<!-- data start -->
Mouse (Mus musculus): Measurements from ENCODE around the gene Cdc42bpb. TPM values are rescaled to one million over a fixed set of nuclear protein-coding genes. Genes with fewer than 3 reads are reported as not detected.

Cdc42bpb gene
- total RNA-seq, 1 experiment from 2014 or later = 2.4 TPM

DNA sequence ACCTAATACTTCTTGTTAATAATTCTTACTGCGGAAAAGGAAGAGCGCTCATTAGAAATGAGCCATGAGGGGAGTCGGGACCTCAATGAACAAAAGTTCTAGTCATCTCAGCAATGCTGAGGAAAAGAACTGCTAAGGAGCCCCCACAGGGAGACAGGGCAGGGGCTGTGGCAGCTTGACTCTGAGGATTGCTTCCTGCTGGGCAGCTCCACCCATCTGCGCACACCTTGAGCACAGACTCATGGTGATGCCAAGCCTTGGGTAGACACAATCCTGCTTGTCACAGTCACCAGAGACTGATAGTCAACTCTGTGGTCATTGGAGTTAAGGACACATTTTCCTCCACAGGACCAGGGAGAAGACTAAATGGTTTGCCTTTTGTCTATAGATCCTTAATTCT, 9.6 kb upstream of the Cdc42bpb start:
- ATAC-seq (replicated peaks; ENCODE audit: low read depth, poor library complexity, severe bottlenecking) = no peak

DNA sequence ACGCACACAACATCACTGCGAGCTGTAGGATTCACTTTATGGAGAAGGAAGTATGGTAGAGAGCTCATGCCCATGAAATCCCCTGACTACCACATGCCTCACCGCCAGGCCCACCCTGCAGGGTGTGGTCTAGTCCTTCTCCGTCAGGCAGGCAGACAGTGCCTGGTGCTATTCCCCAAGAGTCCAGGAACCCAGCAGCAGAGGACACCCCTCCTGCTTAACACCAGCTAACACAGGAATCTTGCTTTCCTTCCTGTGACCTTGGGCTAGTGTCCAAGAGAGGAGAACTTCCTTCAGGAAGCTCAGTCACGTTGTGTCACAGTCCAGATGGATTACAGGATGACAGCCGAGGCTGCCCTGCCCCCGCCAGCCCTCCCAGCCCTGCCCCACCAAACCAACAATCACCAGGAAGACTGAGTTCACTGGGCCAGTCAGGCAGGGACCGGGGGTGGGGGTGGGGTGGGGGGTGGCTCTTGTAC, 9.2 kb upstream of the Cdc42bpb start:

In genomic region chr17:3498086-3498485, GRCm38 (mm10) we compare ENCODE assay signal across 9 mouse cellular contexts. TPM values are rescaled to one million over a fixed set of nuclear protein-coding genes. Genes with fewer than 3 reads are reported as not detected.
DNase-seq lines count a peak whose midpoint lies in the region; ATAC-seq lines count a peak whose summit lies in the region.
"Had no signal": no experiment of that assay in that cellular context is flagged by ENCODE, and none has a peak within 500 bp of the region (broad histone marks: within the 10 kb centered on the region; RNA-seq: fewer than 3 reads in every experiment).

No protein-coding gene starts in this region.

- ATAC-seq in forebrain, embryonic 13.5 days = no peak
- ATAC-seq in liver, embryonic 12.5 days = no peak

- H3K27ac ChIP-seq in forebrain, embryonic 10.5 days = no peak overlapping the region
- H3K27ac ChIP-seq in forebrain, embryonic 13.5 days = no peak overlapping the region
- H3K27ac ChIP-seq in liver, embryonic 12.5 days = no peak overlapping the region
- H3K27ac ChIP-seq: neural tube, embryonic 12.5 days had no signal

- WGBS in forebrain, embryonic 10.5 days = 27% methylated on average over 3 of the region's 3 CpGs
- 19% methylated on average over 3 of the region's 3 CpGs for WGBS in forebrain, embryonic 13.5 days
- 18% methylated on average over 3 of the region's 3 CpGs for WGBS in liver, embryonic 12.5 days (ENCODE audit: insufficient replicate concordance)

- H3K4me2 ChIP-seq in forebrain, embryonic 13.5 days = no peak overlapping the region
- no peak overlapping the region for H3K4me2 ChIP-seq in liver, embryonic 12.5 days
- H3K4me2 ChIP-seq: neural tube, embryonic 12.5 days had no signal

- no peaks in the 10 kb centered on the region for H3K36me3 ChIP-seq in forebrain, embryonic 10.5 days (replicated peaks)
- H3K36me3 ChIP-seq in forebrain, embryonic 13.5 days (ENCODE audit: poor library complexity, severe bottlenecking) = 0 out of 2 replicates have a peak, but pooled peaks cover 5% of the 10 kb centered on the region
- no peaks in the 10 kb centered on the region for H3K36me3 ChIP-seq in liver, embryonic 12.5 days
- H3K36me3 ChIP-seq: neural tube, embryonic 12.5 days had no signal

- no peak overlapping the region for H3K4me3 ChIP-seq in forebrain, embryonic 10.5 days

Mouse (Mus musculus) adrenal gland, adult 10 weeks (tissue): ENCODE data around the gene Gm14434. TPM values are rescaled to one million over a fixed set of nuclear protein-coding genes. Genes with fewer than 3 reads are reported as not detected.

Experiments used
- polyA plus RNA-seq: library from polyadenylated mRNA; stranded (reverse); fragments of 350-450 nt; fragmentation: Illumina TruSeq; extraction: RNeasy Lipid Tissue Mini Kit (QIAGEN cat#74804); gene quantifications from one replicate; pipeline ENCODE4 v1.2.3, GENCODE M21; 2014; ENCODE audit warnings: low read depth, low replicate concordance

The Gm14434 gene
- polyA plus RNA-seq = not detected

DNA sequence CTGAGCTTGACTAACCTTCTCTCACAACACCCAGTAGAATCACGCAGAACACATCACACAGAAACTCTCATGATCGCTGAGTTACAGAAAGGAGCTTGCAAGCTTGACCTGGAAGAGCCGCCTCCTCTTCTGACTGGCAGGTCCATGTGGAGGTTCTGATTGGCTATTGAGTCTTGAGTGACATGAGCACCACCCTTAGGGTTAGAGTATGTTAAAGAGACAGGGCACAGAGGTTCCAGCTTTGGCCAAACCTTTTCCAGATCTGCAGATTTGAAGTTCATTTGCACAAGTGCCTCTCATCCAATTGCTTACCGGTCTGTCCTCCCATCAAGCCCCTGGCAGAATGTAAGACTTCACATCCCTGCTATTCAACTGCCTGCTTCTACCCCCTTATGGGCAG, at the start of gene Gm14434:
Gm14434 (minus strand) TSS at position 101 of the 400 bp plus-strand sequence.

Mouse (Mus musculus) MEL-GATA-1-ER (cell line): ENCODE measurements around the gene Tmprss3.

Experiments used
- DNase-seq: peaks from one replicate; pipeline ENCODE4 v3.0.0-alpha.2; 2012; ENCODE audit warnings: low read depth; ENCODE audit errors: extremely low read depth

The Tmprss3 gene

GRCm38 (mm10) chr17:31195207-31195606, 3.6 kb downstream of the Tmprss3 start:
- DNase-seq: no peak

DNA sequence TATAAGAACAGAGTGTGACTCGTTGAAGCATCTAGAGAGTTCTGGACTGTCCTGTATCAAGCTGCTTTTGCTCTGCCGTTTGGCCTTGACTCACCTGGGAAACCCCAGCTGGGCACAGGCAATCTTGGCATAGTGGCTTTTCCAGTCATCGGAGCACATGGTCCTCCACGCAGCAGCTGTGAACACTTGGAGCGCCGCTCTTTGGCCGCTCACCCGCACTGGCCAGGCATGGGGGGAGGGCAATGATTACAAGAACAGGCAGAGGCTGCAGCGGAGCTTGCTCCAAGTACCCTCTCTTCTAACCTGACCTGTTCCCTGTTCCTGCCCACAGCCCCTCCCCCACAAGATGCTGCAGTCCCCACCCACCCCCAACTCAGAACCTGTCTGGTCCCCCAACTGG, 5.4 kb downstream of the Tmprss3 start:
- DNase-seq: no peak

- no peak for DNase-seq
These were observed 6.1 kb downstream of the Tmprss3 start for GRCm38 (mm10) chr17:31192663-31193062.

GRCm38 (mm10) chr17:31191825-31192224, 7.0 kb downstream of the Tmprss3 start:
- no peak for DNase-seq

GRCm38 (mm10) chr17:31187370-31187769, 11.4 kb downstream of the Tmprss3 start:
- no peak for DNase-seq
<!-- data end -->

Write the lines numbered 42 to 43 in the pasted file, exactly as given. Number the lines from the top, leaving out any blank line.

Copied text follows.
- DNase-seq: no peak

- no peak for DNase-seq